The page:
Protease Protection assay
To examine the orientation of JMJD8, overnight culture of HEK293T cells stably expressing C-terminal FLAG-HA-tagged JMJD8 were washed two times with KHM buffer (110 mM Potassium acetate, 7.5 mM Magnesium Chloride, and 20 mM HEPES pH7.2) and permeabilized with 50 μg/ml of Digitonin for 5 minutes. Next, cells were washed three times with ice-cold KHM buffer and scraped in ice-cold KHM buffer. The cells were pelleted, split into three tubes and treated with or without 10 μg/ml of proteinase K at 37 °C for 5 minutes. NP40 was added to one of the tubes to solubilize organelle proteins followed by proteinase K treatement to act as a positive control for protein digestion. Protease activities were terminated by the addition of 5 mM phenylmethylsulfonyl fluoride (PMSF). The samples were treated with SDS-sample buffer, boiled for 10 minutes, and subjected to immunoblotting analysis.
Endoglycosidase H (EndoH) digestion assay
To verify whether JMJD8 undergoes N-glycosylation, immunoprecipitated JMJD8-FLAG-HA was denatured with glycoprotein denaturing buffer (New England Biolabs) at 95 °C for 10 minutes. Denatured protein was digested with or without EndoH (500U) at 37 °C for 1 hour. Then, the samples were treated with SDS-sample buffer, boiled for 10 minutes, and subjected to immunoblotting analysis.
Bioinformatic analysis and phylogenetic tree generation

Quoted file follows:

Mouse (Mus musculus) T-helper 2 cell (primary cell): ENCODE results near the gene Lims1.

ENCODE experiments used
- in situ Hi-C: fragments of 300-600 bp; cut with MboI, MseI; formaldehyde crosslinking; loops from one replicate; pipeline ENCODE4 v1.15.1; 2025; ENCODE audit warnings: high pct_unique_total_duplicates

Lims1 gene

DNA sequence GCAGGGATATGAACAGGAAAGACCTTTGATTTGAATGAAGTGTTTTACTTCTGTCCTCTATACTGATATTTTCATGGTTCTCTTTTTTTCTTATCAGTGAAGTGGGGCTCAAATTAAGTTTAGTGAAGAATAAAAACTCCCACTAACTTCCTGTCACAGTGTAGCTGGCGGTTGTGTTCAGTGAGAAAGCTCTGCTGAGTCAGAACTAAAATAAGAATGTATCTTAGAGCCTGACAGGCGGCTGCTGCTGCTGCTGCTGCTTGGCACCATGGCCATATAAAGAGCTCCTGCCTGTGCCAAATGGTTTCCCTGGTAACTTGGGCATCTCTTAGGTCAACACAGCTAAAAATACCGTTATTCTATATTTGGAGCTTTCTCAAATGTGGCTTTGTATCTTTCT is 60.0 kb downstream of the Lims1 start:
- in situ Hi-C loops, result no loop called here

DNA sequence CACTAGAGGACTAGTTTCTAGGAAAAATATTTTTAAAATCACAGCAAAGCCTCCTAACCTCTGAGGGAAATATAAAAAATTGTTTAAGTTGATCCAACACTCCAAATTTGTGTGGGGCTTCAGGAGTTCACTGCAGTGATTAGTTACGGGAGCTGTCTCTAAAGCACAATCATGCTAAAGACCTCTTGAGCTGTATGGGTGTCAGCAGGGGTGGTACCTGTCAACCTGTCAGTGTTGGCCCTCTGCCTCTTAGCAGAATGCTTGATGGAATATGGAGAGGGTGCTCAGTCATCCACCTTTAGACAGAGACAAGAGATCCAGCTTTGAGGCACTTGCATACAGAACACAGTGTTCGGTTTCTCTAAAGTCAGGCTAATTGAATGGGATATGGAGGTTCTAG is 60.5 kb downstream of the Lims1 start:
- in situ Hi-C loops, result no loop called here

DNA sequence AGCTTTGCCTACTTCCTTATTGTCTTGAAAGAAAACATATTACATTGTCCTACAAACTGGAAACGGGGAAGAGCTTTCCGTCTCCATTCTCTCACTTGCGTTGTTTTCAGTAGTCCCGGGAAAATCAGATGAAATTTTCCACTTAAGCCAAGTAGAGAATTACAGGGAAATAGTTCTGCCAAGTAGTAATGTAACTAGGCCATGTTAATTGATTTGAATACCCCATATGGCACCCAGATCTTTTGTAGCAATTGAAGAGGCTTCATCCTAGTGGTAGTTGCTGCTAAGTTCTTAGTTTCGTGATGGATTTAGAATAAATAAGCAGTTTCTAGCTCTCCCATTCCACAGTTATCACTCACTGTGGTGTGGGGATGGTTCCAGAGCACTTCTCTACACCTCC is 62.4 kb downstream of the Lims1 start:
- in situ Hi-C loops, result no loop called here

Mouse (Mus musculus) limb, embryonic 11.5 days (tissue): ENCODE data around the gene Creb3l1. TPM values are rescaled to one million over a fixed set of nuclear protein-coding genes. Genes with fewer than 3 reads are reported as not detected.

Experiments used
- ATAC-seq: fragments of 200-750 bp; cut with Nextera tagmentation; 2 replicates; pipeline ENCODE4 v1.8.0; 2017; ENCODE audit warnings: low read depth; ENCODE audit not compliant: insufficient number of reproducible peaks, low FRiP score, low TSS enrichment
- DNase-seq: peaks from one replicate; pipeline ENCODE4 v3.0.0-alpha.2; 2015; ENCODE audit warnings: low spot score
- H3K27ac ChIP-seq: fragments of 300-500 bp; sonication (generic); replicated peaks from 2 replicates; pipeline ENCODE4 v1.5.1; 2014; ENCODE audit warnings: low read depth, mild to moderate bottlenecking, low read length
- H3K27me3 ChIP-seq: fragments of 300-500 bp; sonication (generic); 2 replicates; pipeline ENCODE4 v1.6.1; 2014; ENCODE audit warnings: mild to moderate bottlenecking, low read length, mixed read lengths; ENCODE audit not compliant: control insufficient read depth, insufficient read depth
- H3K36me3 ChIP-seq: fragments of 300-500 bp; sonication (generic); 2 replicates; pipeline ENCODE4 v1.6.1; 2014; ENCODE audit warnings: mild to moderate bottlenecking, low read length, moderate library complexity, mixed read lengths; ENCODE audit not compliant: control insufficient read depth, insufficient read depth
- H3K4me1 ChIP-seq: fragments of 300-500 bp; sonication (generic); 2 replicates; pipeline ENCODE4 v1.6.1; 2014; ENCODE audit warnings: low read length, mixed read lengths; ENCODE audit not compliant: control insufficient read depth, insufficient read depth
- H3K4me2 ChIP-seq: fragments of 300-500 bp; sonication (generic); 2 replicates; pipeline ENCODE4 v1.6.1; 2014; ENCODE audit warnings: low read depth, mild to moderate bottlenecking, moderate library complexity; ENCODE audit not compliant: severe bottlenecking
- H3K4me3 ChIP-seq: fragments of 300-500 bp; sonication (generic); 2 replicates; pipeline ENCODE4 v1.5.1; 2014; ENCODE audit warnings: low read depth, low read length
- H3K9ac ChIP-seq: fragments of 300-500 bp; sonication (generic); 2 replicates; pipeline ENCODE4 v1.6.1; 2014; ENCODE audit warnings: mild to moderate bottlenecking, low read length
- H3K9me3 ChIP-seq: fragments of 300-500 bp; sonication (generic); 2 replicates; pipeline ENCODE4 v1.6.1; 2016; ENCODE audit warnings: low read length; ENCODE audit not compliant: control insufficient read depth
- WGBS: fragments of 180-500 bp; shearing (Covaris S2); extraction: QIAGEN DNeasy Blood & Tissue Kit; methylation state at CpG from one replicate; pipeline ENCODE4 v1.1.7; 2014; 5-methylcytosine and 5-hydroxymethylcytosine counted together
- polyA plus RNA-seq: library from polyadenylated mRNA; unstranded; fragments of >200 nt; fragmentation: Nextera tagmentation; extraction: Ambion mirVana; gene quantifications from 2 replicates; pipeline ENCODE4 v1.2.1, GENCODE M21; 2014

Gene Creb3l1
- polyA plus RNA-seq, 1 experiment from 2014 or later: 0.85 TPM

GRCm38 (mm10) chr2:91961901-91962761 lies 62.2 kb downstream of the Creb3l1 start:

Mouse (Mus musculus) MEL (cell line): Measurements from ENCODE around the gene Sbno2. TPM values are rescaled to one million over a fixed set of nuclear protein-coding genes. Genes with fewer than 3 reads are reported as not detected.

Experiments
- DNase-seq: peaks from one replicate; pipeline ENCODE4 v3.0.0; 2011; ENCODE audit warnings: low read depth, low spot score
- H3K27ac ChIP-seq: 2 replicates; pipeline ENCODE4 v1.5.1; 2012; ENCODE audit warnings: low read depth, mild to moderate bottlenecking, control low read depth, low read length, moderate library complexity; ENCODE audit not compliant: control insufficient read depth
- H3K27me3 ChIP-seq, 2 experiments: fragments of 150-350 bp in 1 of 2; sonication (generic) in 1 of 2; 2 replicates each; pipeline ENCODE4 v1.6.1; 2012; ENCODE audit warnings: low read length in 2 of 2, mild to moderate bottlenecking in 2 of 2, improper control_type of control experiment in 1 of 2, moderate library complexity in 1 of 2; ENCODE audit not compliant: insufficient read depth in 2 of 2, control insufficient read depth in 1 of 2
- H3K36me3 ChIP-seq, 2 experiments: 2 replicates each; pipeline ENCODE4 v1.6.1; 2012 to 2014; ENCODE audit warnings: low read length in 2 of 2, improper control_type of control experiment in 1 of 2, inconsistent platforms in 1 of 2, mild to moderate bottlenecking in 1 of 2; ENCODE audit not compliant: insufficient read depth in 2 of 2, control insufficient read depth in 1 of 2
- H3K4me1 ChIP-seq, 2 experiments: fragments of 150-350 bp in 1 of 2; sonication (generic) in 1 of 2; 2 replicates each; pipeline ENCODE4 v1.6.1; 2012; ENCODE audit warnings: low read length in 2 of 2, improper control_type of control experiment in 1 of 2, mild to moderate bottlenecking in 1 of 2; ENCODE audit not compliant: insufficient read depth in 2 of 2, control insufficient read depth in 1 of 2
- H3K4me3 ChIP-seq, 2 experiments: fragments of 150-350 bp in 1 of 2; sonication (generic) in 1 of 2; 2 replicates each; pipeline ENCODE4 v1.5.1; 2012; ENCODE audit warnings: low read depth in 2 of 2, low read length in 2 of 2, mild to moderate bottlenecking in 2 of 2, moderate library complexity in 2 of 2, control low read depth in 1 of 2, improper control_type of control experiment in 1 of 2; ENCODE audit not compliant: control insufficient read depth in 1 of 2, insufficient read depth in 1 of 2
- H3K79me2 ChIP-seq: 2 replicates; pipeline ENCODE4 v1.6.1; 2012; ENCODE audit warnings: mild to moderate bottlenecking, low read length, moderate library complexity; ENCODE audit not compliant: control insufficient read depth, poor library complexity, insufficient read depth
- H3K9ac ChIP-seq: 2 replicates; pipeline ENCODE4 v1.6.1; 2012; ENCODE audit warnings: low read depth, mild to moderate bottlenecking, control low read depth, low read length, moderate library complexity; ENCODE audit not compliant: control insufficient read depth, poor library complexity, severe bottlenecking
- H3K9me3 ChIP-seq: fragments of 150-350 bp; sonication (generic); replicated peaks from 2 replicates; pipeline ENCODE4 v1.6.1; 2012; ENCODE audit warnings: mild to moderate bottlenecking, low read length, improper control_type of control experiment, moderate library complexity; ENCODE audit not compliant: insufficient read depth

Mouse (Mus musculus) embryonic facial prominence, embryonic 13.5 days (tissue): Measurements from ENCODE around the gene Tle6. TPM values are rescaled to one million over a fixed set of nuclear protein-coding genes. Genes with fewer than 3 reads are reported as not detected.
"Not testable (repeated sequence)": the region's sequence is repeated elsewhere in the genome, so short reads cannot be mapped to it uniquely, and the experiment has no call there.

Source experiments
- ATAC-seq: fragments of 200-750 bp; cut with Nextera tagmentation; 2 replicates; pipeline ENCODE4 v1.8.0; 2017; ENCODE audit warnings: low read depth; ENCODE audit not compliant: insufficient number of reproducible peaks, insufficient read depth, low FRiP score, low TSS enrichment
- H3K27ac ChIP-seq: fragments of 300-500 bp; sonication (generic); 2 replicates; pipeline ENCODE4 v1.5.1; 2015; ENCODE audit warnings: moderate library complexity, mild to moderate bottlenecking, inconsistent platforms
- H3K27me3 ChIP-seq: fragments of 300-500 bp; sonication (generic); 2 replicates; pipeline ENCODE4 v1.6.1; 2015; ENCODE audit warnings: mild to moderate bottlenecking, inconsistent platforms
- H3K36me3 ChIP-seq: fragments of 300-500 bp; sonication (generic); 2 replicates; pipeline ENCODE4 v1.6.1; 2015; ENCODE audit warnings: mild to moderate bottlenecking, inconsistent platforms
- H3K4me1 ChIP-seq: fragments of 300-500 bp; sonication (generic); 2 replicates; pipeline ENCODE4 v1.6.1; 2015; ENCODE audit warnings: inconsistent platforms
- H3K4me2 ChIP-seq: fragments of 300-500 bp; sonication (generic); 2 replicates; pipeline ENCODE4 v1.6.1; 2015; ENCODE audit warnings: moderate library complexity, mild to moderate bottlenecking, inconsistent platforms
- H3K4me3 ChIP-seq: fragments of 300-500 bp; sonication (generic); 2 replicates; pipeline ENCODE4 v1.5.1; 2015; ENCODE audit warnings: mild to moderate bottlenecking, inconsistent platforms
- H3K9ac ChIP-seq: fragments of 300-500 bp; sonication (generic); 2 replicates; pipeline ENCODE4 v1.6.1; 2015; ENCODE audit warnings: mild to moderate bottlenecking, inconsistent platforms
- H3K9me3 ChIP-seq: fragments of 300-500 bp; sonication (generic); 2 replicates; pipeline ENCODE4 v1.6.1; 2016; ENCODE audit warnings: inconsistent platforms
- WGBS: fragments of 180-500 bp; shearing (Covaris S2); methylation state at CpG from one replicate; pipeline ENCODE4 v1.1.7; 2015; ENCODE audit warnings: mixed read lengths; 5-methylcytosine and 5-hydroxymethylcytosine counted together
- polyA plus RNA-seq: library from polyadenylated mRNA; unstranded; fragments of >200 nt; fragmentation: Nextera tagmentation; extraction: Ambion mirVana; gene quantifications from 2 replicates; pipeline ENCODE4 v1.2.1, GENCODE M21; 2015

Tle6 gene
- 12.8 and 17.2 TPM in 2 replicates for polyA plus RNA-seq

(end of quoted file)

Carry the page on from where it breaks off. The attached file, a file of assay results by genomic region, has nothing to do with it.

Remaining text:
The protein sequence of JMJD8 was obtained from NCBI (NM_001005920.2) and subjected to signal peptide analysis (Signal P 4.1)18, transmembrane motif analysis (TopPred2)17 and GlycoMine22. The sequences of JmjC protein were retrieved from UniProtKB43 with the following accession numbers and amino acid regions: JHDM1A (Q9Y2K7; 148–316), JHDM1B (Q8NHM5; 178–346), JMJD1A (Q9Y4C1; 1058–1281), JMJD1B (Q7LBC6; 1498–1721), JMJD1C (Q15652; 2274–2498), JMJD2A (O75164; 142–308), JMJD2B (O94953; 146–309), JMJD2C (Q9H3R0; 144–310), JMJD2D (Q6B0I6; 146–312), JARID1A (P29375; 437–603), JARID1B (Q9UGL1; 453–619), JARID1C (P41229; 468–634), JARID1D (Q9BY66; 458–624), UTX (O15550; 1095–1258), JMJD3 (O15054; 1339–1502), PHF8 (Q9UPP1; 231–387), JHDM1D (Q6ZMT4; 230–386), TYW5 (A2RUC4; 102–267), HIF1AN (Q9NWT6; 142–312), PHF2 (O75151; 197–353), UTY (O14607; 1042–1205), JMJD4 (Q9H9V9; 188–347), JMJD5 (Q8N371; 271–416), JMJD6 (Q6NYC1; 141–305), JMJD7 (P0C870; 128–307), JMJD8 (Q96S16; 201–334), JARID2 (Q92833; 884–1048), KDM4E (B2RXH2; 143–309), HSPBAP1 (Q96EW2; 124–288), Hairless (O43593; 946–1157), MINA53 (Q8IUF8; 139–271), and NO66 (Q9H6W3; 294–439). The phylogenetic tree was generated according to the recommendation by Hall et al.44 using the Maximum Likelihood method based on the Le and Gascuel model45. The phylogenetic tree was drawn using MEGA6 with 32 amino acid sequences46.
To examine the oligomerization of JMJD8, HEK293T cells were co-transfected with different JMJD8-expressing constructs. The cells were lysed in an IPKA lysis buffer (20 mM Tris pH 7.5, 150 mM NaCl, 10% glycerol, 25 mM β-glycerol-phosphate, 1 mM sodium orthovanadate, 1 mM DTT, 1 mM PMSF, and 1% Triton ×100) and the total protein concentration was quantitated using the Bradford assay. Five hundred micrograms of total protein was immunoprecipitated with anti-HA or mouse IgG antibodies with 10 µl of 50% slurry protein A/G beads (Pierce, USA) overnight at 4 °C. Beads were then washed four times with the IPKA lysis buffer. Efficiency of the pull-down assay was verified by immunoblotting using the indicated antibodies. Thirty micrograms of total cell lysate were included as a positive control.